National Category
Evolutionary Biology Ecology
Research subject
Ecology, Evolutionary Biology; Ecology, Aquatic Ecology
Identifiers
urn:nbn:se:lnu:diva-88369 (URN)10.3389/fevo.2019.00271 (DOI)
Available from: 2019-08-22 Created: 2019-08-22 Last updated: 2019-08-30Bibliographically approved
Gothe, E., Degerman, E., Sandin, L., Segersten, J., Tamario, C. & Mckie, B. G. (2019). Flow restoration and the impacts of multiple stressors on fish communities in regulated rivers. Journal of Applied Ecology, 56(7), 1687-1702
Open this publication in new window or tab >>Flow restoration and the impacts of multiple stressors on fish communities in regulated rivers
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2019 (English)In: Journal of Applied Ecology, ISSN 0021-8901, E-ISSN 1365-2664, Vol. 56, no 7, p. 1687-1702Article in journal (Refereed) Published
Abstract [en]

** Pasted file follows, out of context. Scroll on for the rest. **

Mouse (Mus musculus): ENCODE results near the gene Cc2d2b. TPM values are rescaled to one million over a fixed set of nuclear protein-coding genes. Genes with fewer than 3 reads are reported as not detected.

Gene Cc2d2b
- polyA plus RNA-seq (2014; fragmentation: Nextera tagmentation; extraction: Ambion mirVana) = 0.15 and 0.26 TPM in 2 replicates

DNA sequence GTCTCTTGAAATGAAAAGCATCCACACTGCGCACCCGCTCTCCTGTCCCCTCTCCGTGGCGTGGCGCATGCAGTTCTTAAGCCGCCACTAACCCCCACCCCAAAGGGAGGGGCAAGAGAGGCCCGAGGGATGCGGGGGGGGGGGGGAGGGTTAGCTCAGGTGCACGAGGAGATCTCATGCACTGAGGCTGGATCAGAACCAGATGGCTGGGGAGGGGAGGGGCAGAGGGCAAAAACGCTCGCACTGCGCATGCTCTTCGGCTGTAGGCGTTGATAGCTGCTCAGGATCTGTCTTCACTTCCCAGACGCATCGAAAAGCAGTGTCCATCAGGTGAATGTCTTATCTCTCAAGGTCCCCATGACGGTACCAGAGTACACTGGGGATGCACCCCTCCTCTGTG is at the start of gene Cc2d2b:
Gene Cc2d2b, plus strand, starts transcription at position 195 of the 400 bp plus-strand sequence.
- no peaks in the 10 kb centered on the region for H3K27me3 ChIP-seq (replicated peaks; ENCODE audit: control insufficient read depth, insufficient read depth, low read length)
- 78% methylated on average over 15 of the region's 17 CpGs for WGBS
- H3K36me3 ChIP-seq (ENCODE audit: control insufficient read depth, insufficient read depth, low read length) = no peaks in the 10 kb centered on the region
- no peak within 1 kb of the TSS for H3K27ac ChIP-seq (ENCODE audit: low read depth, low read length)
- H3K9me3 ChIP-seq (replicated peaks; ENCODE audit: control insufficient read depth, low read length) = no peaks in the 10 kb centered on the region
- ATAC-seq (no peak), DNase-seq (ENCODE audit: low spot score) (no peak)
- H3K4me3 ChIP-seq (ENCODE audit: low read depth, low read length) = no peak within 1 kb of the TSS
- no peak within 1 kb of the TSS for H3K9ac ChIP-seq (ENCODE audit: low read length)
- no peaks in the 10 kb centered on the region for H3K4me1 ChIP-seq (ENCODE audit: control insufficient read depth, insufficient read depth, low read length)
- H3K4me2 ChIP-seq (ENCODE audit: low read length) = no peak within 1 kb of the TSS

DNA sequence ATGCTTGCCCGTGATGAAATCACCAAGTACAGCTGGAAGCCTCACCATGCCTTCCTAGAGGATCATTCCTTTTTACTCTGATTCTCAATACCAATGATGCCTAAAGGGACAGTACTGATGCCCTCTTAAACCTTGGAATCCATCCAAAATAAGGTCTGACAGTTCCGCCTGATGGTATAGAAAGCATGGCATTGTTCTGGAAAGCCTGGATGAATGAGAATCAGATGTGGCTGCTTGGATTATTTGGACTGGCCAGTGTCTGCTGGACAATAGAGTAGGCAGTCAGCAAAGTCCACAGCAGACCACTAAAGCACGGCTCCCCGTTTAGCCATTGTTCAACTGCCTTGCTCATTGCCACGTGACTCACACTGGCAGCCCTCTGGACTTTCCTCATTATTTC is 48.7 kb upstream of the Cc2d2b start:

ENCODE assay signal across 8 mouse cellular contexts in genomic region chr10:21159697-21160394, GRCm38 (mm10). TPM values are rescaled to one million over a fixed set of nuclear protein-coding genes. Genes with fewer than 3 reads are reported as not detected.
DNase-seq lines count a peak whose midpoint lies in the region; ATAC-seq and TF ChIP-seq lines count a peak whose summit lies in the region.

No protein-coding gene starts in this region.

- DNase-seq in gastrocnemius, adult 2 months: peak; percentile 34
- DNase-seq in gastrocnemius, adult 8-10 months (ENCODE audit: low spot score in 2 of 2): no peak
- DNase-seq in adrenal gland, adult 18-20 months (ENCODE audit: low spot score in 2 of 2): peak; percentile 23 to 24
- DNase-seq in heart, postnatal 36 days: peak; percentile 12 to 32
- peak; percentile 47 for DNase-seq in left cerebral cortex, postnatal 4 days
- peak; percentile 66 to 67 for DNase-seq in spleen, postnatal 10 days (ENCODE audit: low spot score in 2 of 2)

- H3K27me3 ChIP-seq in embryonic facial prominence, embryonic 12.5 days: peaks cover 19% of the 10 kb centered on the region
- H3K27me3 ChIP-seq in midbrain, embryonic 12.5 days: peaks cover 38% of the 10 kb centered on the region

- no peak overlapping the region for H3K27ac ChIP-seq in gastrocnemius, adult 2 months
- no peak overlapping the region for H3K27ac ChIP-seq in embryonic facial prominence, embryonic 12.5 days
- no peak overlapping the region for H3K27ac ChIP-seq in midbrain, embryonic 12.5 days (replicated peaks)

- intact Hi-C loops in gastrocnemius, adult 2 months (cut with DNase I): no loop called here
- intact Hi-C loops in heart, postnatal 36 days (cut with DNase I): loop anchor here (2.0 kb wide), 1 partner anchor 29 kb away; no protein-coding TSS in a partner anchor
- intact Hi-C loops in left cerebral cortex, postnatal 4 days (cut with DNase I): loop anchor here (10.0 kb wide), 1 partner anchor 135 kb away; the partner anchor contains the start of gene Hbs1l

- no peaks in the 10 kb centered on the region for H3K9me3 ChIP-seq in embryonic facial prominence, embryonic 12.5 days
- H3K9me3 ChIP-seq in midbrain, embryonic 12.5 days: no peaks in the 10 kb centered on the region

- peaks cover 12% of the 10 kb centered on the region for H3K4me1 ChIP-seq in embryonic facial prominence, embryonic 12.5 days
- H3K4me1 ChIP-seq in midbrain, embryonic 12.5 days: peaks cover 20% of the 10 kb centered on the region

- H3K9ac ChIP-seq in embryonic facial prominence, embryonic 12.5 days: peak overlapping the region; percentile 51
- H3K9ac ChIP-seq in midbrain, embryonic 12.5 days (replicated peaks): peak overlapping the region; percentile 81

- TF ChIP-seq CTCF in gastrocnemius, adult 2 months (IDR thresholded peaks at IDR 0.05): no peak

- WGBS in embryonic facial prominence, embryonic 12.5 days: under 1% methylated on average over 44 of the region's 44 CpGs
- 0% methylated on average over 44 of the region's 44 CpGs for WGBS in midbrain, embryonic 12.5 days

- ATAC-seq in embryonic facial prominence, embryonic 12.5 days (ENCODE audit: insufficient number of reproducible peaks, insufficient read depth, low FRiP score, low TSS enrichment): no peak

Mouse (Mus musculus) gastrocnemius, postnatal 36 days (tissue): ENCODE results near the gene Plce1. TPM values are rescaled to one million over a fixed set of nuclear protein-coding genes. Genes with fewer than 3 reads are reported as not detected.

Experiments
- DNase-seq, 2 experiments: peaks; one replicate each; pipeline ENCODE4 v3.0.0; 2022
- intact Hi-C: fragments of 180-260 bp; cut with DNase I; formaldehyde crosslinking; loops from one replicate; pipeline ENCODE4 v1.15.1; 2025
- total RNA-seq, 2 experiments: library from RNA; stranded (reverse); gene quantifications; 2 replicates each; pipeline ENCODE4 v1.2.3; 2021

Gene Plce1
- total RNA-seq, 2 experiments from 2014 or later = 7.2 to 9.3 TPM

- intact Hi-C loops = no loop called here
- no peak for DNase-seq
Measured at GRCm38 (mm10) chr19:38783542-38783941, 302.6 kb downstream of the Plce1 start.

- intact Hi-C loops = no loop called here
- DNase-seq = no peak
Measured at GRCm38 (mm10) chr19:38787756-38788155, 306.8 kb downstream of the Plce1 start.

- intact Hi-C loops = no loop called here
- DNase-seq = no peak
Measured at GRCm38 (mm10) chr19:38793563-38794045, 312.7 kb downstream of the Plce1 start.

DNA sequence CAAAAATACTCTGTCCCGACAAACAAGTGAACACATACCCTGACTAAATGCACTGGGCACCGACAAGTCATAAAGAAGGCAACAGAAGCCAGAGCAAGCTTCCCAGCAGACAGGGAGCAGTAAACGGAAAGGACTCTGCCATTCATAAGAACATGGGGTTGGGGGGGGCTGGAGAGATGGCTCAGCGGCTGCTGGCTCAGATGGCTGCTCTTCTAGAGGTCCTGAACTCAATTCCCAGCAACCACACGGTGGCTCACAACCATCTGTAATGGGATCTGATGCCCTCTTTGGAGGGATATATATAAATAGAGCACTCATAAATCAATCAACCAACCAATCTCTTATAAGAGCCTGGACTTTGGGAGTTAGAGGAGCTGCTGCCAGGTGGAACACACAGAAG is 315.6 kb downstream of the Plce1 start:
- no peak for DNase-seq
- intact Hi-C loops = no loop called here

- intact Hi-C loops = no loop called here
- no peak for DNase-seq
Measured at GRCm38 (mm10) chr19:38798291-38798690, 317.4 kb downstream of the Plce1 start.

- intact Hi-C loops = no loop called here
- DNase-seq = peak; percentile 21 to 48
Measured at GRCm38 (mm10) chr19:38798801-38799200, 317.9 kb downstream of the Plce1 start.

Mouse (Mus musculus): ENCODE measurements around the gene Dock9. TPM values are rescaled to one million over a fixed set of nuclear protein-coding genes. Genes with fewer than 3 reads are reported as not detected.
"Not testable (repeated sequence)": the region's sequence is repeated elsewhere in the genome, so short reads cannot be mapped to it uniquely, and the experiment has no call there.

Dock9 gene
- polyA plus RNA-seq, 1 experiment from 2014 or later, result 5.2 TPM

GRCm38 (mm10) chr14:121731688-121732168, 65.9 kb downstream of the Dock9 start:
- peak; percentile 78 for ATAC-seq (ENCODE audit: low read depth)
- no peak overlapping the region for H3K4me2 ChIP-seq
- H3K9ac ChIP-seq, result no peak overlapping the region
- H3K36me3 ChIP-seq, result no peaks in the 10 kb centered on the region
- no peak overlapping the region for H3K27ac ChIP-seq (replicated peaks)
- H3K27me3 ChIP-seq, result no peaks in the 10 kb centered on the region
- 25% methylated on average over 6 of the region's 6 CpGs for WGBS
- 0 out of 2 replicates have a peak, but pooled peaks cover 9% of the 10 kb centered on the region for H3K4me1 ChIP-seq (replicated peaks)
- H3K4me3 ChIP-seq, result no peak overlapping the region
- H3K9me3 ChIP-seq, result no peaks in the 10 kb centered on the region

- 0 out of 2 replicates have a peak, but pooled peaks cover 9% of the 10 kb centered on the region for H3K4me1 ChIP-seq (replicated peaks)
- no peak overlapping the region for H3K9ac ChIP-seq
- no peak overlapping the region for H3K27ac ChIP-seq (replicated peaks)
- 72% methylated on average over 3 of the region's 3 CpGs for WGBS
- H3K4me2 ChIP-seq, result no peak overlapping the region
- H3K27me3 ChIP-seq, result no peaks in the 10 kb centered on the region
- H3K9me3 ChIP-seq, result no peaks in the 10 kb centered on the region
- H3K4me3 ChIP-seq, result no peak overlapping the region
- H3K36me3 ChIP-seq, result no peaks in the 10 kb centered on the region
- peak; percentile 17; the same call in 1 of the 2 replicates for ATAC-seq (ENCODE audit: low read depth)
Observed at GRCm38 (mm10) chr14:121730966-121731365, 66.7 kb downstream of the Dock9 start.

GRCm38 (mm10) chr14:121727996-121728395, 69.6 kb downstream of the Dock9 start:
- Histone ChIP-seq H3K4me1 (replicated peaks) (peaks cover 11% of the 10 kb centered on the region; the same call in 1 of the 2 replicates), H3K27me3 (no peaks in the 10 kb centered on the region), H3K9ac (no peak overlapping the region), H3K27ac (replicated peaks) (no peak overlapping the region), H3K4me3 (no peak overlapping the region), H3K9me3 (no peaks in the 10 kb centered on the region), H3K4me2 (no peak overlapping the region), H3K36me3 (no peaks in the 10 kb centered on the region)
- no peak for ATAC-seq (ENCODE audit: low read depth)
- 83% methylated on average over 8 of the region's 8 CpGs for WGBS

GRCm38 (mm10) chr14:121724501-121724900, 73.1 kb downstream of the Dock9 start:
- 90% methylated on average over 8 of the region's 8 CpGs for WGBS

River regulation for hydropower is undertaken worldwide, causing profound alterations to hydrological regimes and running water habitats. Regulated catchments are often subjected to additional stressors, arising inter alia from agriculture, forestry and industry, which are likely to interact with impacts of river regulation on fish and other biota. Such interactions are poorly understood, hindering planning of effective mitigation and restoration. We investigated fish responses to increased discharge (as a restoration measure) in regulated rivers in Sweden. We compiled electrofishing data from river channels downstream of hydropower dams, each of which either has or lacks a mandated minimum discharge corresponding to c. 5% of pre-regulation discharge. We further analysed interactions between flow restoration and co-occurring local and regional stressors. River channels without a mandated minimum discharge were characterized by a low diversity of fish species with traits favouring persistence under unpredictable environmental conditions, including omnivory, short life cycles and small size. Additional stressors further reduced diversity and increased dominance by broad-niched, opportunistic species. Both the presence and magnitude of a mandated minimum discharge were positively related to fish diversity and density, and the relative density of three economically and recreationally valuable species. However, the size of these relationships frequently varied with the presence of additional stressors. Increasing levels of hydrological degradation and reduced connectivity at the catchment scale reduced positive flow-ecology relationships and hindered the restoration of fish communities towards reference conditions. However, application of a mandated minimum discharge also assisted in mitigating impacts of some co-occurring stressors, especially reduced riparian integrity. Synthesis and applications. Additional stressors can strongly influence the outcomes of flow restoration for fish community diversity and composition. Our approach combining fish species and trait data from multiple flow restoration projects with information on additional stressors yielded valuable insights into factors affecting flow restoration success, useful for (a) identifying the systems most likely to benefit from mandated minimum flows, (b) modelling influences of multiple stressors on flow-ecology relationships, (c) prioritizing additional measures to manage co-occurring stressors and enhance outcomes from flow restoration.